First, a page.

Tablet Adoption Slowing, but Hybrids are ‘Opportunity’

A survey by Gartner has found that 17% of consumers in mature markets intend to buy a tablet in the next 12 months. 19,000 consumers were surveyed in early summer, across the UK, USA, China, France, Brazil and India.

Although apps, rather than hardware, drive tablet adoption, most apps work well with first- and second-generation devices. Because the OS can be upgraded for free, as well, users do not feel compelled to upgrade their devices, said Gartner’s Meike Escherich. “Users are less interested in the hardware and more interested in the applications and how devices using the cloud can interact with each other”, she added.

Tablet penetration has now passed 66% in the USA, with more than 25% of households owning two or more tablets. This is limiting the adoption of new devices. Escherich said, “Unless new compelling innovation or incentives to upgrade tablets are created, the churn of the mature installed base will continue to fall… The worst-case scenario is that many tablet users will never upgrade or buy a new tablet as phablets and/or two-in-one convertible PCs (both with larger screen) envelop the benefits of a tablet. This scenario would result in real household penetration for tablets falling under 40% in mature markets”.

Tablet penetration is lower in emerging markets, and filled with lower-cost models. Tablets need to complement smartphones in these regions; however, WiFi availability is limited, and cellular tablets are as expensive as entry-level phablets.

Gartner expects smartphone demand to split into two screen sizes: sub-5″, and 5.5″+ (phablets). Consumers will choose between them based on their device preferences and lifestyle. Some will choose phablets to avoid buying two devices, for instance.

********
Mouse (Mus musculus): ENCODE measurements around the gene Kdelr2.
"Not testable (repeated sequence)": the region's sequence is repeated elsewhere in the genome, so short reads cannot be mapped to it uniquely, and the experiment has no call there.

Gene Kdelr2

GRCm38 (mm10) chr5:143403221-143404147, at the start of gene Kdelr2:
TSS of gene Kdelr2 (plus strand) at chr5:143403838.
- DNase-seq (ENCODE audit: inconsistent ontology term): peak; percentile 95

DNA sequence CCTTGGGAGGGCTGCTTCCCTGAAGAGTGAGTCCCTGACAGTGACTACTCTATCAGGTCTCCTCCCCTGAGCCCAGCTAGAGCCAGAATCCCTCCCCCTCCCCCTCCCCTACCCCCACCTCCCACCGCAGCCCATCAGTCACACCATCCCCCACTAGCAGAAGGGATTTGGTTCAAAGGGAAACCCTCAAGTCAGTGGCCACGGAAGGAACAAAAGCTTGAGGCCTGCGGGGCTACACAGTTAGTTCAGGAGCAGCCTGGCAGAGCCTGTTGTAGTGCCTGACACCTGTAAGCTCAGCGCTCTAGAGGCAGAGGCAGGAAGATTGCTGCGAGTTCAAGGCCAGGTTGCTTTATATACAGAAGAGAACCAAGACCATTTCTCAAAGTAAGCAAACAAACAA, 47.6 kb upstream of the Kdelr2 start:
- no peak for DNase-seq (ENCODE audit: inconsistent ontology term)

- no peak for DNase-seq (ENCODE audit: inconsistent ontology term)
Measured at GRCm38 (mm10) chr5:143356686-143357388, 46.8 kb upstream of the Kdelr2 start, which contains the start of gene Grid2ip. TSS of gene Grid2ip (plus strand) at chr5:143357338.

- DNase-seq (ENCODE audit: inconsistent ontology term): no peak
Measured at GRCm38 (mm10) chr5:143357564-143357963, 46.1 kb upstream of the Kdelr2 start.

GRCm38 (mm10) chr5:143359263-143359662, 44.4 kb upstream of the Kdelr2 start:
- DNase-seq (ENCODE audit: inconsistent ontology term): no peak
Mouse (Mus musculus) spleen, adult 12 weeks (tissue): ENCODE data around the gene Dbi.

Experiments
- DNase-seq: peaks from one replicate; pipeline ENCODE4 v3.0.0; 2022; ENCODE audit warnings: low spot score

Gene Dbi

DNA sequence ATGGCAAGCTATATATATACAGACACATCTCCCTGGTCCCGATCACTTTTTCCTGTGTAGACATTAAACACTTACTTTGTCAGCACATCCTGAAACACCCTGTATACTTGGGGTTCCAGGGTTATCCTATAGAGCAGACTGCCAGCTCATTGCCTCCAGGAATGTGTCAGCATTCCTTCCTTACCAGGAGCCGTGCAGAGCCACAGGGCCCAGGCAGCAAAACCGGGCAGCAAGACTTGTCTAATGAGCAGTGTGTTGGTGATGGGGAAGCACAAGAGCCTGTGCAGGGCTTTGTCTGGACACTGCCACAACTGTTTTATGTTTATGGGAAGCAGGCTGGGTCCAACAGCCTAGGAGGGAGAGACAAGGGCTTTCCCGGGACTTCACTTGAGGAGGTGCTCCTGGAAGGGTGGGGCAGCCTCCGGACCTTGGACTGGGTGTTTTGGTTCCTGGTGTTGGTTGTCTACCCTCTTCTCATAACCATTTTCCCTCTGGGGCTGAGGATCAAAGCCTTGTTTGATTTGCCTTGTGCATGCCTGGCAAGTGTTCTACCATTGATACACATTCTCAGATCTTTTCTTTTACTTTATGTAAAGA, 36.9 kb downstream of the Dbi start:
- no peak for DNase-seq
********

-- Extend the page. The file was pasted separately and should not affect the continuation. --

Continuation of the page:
Overall findings by Gartner show that almost half (48%) of respondents do not want to replace a device until they absolutely must. The purchasing process has become more complex, and consumers must prioritise which device is most important to them.

About half of respondents plan to stay with their current form factor, especially desktop (65%) and standard laptop (46%) owners. However, the survey also showed that consumers are increasingly uncertain what device should replace their existing one, which points to their needs not being clearly met by current product offers.

Hybrid PCs are a new opportunity for vendors, said Escherich, with demand coming from owners of both tablets and traditional laptops. As well as a longer battery life and faster boot times than a standard laptop, these devices also have a keyboard to raise productivity past that of tablets.

Analyst Comment

I will soon be in the market for a new phone, and I agree with Gartner’s conclusions – there is no device that obviously meets my needs. I expect performance, but also want a phone that will fit in my pocket, and today’s flagships are all well past 5″. The ‘mini’ versions inevitably sacrifice speed, battery life or other specifications. (TA)